Why this award-winning photographer doesn’t want to make photography his profession - Global Photography

Why this award-winning photographer doesn’t want to make photography his profession

Mumbai-based photographer and conversationalist Nayan Khanolkar has brought home the prestigious Wildlife Photographer of the Year Award, which is considered "Oscars of wildlife photography".

The talented photographer has been invested in capturing India's wildlife on in his camera for over a decade. His project that won him the award, Urban Leopards, focuses on the big cats lurking in Mumbai's urban areas. The project's agenda was to raise awareness about wildlife conservation.

Nayan’s inclination towards photography began at an early age. His college days were spent exploring the British Council Library and the BBC’s publications on wildlife photography. Nayan worked with National Geographic two and a half years ago, with the well-known wildlife photographer Steve Winter on a story about leopards. He has also been appointed as a jury member for several reputed awards in this kind of photography, but he strongly feels that it will never turn into a full-time career.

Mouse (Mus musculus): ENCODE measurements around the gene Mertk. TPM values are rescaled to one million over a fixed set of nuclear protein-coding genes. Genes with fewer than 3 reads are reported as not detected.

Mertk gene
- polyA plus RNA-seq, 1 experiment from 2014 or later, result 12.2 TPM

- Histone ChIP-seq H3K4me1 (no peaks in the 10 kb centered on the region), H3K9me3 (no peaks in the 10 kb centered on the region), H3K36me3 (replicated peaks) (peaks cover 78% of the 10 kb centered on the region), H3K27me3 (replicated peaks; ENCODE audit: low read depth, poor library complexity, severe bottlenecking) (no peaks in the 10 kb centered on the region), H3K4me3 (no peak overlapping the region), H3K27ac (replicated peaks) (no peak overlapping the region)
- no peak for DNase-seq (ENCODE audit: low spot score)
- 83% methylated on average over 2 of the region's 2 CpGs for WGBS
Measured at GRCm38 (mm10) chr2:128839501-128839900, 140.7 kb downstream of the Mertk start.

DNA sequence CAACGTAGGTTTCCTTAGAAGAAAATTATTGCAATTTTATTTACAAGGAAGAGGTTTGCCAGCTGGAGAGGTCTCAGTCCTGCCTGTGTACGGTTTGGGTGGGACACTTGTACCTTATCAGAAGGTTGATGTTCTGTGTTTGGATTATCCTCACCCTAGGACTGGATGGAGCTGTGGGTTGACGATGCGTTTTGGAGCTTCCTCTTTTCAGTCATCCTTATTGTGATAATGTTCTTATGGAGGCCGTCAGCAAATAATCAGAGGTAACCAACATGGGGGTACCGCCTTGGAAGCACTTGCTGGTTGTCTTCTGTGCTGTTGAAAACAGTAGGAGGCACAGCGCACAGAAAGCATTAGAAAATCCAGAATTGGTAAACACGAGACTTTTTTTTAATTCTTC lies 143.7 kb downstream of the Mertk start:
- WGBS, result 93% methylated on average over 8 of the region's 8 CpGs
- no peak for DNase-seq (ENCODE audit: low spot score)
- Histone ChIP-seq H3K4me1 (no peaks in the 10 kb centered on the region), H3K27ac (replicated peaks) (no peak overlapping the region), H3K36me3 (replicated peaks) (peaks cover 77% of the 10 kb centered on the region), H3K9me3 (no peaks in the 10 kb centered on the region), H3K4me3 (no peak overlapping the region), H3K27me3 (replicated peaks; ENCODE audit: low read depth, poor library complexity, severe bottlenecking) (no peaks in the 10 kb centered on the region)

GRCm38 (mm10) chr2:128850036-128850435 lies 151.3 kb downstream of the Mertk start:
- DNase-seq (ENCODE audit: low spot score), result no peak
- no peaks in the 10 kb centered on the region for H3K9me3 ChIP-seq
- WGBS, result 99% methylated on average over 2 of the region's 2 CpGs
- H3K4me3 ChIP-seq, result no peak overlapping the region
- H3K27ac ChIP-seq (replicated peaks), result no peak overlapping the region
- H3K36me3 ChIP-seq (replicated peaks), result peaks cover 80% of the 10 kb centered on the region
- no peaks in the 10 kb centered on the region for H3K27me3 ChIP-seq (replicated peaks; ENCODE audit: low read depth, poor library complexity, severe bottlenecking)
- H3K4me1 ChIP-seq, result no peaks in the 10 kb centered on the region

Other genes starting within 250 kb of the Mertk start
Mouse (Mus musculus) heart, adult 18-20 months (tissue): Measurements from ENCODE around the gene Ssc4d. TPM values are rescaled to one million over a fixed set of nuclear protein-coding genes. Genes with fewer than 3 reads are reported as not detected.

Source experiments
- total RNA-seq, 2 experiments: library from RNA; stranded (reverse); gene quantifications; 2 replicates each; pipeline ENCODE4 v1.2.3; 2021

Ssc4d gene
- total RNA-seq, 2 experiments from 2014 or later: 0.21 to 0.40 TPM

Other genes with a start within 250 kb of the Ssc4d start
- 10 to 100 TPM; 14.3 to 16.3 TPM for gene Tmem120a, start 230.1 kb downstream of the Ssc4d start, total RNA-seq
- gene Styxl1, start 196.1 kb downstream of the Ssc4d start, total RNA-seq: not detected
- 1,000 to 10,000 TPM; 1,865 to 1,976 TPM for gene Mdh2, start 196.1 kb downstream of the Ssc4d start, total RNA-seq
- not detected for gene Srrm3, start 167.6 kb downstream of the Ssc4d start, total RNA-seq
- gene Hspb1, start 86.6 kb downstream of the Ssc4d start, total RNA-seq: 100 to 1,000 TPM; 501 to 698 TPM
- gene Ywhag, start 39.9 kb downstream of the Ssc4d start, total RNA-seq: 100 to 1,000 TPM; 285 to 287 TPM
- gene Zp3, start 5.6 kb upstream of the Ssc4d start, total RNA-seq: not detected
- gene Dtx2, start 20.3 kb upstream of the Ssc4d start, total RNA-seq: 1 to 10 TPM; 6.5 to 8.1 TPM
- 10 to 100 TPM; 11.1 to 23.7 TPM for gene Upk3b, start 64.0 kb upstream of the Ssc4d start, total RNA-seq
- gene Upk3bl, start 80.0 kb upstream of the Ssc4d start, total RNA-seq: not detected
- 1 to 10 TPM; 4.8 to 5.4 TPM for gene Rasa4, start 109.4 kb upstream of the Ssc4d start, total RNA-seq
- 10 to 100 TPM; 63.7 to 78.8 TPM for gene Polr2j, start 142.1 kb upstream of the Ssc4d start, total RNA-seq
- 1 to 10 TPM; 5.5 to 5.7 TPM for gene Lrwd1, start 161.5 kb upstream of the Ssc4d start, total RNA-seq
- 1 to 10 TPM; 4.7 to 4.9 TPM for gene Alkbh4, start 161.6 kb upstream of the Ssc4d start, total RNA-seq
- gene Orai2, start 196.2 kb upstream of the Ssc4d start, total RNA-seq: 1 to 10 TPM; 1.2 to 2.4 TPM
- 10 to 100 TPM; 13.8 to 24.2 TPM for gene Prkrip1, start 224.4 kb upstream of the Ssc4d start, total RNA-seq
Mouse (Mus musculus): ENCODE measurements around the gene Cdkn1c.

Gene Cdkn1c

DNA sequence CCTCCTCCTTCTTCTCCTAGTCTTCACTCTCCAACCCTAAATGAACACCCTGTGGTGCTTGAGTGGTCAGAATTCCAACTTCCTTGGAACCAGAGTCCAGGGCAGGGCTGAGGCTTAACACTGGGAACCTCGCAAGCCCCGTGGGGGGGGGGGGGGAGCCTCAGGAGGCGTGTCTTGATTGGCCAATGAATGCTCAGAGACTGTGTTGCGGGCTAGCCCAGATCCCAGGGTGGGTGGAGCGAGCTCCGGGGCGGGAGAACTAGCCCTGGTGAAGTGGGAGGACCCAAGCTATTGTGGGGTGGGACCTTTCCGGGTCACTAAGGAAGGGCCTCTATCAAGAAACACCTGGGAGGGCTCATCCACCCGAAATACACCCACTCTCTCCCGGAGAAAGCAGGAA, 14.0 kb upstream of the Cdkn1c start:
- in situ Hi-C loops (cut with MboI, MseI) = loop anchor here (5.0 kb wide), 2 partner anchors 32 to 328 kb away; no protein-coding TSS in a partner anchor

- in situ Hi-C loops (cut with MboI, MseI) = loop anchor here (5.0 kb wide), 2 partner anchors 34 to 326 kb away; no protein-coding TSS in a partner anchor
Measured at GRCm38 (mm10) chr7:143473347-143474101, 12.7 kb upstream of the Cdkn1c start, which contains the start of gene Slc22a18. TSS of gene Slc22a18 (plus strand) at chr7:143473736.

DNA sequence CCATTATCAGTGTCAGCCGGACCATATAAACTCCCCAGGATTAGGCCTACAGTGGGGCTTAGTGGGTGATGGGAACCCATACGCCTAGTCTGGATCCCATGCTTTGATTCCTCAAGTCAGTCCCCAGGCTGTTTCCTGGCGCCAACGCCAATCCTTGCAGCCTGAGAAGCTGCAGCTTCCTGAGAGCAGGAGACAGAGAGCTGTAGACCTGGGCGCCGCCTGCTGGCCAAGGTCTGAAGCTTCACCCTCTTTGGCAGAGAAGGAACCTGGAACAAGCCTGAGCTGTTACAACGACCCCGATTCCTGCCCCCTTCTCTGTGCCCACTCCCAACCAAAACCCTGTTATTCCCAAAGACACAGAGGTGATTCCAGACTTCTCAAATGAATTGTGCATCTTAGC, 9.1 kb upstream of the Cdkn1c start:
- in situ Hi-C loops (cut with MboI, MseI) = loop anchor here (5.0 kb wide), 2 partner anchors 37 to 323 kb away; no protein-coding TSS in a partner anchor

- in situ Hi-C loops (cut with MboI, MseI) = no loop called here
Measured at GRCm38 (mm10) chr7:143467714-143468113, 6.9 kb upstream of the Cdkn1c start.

The Joys of Working Independently

“I will never make photography my profession. The satisfaction I get from working independently and developing my own projects is irreplaceable. I feel that working with or under someone might take away the perfection of my work,” says Nayan.

Currently working as a researcher at the Bombay Natural History Society (BNHS), Nayan also takes lectures on Biology.

“It’s a fact that India doesn’t have many opportunities for full-time wildlife photographers. I myself have honed the art through experience and experiments. I am someone who dedicates 10 years to a single project. When you freelance, you need to stick to deadlines which may not allow you to do justice to your work,” adds Nayan.